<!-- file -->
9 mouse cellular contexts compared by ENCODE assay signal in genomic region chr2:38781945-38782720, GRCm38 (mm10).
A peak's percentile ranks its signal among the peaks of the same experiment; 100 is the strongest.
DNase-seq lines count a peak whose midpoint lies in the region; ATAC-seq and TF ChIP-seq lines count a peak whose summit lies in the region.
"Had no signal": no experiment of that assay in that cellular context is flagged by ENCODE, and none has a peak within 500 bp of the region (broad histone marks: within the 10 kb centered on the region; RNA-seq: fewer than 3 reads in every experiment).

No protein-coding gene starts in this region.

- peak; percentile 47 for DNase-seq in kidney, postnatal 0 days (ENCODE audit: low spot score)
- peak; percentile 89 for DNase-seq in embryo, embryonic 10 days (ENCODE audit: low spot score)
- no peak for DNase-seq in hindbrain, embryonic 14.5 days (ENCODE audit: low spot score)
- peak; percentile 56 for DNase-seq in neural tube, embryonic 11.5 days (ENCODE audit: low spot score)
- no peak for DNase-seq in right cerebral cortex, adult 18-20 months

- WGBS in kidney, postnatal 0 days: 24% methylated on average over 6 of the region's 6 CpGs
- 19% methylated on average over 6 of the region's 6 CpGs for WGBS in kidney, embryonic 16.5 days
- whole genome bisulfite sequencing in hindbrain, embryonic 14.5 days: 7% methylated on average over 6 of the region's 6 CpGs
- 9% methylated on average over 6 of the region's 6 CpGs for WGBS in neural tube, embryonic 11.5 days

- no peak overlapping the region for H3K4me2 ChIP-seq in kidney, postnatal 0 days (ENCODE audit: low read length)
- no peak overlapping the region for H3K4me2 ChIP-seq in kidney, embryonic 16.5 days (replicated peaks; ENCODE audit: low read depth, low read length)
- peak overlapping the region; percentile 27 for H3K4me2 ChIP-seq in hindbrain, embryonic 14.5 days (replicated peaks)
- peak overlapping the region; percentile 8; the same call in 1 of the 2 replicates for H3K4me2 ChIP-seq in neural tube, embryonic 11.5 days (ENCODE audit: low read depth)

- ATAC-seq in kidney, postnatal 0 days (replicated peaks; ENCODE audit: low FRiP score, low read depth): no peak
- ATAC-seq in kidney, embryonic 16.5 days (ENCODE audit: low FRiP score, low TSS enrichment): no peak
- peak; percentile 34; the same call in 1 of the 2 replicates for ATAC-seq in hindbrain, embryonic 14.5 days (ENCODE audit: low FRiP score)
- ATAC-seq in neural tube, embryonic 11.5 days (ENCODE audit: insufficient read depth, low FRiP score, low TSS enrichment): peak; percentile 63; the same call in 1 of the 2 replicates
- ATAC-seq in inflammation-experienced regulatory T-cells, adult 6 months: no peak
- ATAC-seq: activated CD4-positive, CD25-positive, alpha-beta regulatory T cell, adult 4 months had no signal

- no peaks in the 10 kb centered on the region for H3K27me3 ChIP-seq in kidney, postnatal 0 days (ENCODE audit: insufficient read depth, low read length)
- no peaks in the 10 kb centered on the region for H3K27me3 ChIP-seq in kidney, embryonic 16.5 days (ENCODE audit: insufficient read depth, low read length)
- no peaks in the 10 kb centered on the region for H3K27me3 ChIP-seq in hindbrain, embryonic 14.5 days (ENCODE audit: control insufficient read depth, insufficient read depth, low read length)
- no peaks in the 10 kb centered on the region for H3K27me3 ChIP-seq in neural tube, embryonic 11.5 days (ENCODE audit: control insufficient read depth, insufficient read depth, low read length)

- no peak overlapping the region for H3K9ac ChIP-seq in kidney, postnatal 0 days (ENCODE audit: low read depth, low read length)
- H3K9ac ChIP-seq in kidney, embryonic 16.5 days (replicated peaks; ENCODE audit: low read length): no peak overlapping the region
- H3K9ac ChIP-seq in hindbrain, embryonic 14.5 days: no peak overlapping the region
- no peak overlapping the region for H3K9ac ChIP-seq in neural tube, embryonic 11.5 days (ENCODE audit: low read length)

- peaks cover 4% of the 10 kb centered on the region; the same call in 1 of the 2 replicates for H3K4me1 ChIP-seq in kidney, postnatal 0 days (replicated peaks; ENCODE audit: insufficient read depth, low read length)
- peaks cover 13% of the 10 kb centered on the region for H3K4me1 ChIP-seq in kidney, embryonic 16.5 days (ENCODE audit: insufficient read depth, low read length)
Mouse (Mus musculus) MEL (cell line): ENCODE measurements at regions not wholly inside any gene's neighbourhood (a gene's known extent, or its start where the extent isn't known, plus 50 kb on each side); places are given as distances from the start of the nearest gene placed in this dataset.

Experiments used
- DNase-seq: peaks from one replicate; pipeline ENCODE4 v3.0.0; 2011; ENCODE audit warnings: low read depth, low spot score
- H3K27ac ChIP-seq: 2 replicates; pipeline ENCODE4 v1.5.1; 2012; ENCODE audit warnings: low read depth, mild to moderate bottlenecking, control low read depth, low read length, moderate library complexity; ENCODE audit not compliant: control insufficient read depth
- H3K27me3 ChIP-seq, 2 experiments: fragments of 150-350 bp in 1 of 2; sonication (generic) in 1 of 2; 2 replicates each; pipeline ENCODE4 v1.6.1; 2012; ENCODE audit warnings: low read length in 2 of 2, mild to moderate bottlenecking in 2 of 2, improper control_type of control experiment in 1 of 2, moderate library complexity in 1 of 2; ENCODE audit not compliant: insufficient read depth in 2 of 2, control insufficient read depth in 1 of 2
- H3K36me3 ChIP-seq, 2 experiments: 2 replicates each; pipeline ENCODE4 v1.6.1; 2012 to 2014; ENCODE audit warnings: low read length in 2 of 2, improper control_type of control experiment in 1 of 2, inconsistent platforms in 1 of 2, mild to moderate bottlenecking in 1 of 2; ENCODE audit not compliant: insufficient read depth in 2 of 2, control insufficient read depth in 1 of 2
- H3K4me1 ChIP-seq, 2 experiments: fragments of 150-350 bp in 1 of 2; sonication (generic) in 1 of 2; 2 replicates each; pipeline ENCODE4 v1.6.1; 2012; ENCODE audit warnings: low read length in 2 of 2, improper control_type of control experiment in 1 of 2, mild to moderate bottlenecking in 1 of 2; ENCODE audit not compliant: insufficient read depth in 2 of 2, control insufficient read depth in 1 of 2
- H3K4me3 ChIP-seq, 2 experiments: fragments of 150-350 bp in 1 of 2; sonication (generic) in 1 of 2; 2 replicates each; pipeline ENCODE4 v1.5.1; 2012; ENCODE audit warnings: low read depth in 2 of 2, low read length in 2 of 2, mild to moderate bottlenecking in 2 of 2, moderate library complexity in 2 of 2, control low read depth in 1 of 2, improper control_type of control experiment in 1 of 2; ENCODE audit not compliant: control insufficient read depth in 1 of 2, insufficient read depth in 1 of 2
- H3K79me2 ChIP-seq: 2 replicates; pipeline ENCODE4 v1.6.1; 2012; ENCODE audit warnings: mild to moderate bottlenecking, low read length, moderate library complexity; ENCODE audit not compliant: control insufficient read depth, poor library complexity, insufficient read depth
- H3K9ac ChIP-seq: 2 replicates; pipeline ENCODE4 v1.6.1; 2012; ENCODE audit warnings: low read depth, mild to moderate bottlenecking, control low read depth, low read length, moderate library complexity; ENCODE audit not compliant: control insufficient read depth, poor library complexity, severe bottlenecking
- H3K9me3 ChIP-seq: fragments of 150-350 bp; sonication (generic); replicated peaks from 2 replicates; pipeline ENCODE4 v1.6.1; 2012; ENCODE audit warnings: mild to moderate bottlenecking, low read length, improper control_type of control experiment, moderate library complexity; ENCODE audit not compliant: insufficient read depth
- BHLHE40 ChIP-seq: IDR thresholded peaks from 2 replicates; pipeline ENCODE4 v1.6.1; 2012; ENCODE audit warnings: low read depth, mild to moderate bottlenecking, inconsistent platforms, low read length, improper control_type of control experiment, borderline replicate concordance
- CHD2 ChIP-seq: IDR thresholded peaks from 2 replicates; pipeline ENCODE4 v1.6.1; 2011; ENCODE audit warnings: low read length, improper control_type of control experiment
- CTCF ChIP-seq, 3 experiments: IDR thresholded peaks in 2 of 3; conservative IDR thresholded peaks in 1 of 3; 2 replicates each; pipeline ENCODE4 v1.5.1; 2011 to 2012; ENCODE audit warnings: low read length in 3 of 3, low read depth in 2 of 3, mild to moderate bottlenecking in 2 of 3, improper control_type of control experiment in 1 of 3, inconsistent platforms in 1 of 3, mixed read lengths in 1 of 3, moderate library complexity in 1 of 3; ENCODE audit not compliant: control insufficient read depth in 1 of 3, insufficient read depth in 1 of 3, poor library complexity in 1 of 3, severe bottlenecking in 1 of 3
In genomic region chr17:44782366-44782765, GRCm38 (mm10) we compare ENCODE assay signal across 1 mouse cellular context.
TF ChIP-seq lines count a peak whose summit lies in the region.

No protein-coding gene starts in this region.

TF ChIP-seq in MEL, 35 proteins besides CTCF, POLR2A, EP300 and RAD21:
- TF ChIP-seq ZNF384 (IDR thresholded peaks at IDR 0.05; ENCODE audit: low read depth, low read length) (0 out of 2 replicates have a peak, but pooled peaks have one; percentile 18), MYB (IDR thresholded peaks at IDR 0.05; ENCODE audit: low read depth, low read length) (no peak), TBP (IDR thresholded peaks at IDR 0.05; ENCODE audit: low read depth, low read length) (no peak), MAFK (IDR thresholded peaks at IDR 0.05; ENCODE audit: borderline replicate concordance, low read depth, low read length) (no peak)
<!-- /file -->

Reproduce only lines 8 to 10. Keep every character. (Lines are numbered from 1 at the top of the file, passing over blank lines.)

- no peak for DNase-seq in hindbrain, embryonic 14.5 days (ENCODE audit: low spot score)
- peak; percentile 56 for DNase-seq in neural tube, embryonic 11.5 days (ENCODE audit: low spot score)
- no peak for DNase-seq in right cerebral cortex, adult 18-20 months